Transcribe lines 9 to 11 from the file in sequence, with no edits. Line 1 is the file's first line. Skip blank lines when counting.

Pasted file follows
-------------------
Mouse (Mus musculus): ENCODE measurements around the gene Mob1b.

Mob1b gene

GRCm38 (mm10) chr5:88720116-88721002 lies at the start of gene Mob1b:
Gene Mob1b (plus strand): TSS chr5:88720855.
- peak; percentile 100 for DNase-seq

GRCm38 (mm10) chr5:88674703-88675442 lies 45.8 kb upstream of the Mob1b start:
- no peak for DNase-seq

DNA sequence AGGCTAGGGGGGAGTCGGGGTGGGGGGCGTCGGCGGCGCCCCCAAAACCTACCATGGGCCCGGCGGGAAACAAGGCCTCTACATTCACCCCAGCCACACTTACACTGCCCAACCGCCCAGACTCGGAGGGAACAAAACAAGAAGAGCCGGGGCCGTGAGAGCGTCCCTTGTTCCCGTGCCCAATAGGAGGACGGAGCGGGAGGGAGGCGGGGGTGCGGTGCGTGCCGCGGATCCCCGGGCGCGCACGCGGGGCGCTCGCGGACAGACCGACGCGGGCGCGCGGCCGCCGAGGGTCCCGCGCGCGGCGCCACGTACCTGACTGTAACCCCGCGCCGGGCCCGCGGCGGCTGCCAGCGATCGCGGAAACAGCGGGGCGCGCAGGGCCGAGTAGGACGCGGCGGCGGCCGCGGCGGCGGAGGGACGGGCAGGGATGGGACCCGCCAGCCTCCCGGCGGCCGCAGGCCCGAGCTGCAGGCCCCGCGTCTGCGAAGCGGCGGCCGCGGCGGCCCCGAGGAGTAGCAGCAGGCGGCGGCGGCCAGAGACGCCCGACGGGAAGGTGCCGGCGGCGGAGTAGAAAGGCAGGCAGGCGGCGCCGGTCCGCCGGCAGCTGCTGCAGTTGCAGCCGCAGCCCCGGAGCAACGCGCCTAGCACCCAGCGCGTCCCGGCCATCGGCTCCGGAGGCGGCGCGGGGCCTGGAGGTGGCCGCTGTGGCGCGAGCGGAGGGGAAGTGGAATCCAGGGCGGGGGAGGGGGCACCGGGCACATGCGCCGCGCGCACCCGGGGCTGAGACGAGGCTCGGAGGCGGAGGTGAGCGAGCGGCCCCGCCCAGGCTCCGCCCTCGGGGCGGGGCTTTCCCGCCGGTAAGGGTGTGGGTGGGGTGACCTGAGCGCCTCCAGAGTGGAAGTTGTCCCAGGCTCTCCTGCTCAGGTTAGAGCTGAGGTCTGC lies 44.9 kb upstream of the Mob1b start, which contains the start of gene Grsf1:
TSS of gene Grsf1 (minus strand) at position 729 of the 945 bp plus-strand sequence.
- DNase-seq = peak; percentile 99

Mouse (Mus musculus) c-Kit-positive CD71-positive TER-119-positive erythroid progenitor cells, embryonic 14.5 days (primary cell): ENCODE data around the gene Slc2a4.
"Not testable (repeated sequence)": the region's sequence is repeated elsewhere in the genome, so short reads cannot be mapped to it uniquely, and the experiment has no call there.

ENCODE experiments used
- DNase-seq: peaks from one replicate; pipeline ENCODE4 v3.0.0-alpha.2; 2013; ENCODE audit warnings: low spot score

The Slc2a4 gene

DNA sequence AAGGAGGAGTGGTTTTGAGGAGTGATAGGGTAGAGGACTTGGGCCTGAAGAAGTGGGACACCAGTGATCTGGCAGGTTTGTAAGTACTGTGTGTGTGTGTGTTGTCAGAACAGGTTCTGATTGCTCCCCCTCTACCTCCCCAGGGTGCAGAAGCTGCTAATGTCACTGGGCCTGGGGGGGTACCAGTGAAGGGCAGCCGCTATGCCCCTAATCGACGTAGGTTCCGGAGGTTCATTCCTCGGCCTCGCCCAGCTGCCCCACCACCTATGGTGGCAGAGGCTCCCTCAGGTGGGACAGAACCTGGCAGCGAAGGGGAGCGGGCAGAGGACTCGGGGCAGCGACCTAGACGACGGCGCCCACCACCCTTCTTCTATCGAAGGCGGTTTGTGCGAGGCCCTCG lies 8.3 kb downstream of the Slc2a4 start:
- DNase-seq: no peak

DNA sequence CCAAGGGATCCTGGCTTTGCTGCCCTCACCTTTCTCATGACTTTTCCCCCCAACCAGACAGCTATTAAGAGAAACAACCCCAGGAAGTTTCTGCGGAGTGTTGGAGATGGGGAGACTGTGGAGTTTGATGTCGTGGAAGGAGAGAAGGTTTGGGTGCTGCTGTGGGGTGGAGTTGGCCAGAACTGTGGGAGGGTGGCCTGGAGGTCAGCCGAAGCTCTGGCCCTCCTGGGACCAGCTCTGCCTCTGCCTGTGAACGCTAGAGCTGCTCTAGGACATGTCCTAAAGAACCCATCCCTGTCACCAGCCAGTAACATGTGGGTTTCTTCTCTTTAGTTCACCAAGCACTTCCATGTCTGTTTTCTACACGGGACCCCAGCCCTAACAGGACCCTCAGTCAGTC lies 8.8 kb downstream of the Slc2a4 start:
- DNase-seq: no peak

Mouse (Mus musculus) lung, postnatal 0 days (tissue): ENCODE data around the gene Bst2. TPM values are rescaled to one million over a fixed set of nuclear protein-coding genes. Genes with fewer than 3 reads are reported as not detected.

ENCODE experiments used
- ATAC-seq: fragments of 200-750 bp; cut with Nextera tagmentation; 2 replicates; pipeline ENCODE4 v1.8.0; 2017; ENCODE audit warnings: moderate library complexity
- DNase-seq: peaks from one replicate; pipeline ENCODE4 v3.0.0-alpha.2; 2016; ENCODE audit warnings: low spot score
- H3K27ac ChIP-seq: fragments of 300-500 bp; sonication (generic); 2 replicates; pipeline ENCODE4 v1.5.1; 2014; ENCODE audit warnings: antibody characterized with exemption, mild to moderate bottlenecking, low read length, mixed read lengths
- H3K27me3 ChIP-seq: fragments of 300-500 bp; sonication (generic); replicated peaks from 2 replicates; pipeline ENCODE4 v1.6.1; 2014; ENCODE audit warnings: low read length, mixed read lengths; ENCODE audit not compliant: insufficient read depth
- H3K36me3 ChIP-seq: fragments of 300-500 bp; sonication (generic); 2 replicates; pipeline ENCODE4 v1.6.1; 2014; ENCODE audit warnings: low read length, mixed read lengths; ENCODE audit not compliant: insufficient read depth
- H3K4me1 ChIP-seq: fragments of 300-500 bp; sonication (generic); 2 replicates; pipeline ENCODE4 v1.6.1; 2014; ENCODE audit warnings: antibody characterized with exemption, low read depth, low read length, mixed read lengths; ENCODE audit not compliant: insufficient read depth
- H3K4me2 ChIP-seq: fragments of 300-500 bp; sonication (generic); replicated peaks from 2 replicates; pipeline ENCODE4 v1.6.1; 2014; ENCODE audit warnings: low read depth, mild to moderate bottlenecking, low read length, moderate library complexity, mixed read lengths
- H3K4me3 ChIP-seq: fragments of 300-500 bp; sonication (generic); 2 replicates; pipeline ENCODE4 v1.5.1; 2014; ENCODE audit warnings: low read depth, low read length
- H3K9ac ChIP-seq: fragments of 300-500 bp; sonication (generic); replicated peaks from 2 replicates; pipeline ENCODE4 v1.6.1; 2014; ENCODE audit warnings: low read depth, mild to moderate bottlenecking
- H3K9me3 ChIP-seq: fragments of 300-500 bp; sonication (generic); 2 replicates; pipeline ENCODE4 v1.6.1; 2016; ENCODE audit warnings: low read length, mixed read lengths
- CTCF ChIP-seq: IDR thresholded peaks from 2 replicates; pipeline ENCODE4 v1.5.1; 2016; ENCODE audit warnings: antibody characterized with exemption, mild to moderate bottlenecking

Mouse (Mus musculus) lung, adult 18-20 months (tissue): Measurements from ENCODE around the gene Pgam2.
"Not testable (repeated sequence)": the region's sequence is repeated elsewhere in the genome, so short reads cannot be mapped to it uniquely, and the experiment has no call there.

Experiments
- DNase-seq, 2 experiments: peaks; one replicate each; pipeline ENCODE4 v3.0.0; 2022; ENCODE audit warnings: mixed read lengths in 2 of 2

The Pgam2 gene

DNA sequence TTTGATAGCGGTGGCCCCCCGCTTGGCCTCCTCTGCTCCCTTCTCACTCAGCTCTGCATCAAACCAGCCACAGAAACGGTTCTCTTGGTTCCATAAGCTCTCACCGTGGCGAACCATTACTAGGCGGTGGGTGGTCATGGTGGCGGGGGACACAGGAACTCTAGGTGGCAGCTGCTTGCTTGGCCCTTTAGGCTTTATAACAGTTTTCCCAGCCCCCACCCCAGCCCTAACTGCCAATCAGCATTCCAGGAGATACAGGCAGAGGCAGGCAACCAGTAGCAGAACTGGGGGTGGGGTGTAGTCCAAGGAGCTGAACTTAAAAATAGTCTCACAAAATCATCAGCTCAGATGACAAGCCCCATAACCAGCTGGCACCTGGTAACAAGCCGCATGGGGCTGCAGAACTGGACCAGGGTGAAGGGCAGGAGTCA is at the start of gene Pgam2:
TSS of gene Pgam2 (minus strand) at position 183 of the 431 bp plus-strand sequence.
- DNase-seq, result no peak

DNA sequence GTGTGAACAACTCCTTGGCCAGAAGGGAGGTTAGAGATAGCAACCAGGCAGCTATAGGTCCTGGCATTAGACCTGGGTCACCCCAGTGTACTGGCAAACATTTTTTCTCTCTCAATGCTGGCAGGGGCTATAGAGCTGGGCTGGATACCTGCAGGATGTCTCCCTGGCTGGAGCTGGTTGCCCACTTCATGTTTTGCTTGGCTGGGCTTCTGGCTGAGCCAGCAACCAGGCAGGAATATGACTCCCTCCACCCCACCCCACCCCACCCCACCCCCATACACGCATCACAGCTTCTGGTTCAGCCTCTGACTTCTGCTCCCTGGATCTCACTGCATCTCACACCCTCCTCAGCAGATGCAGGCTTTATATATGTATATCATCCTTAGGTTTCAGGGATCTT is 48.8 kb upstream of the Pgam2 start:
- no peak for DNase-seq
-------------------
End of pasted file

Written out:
TSS of gene Grsf1 (minus strand) at position 729 of the 945 bp plus-strand sequence.
- DNase-seq = peak; percentile 99

Mouse (Mus musculus) c-Kit-positive CD71-positive TER-119-positive erythroid progenitor cells, embryonic 14.5 days (primary cell): ENCODE data around the gene Slc2a4.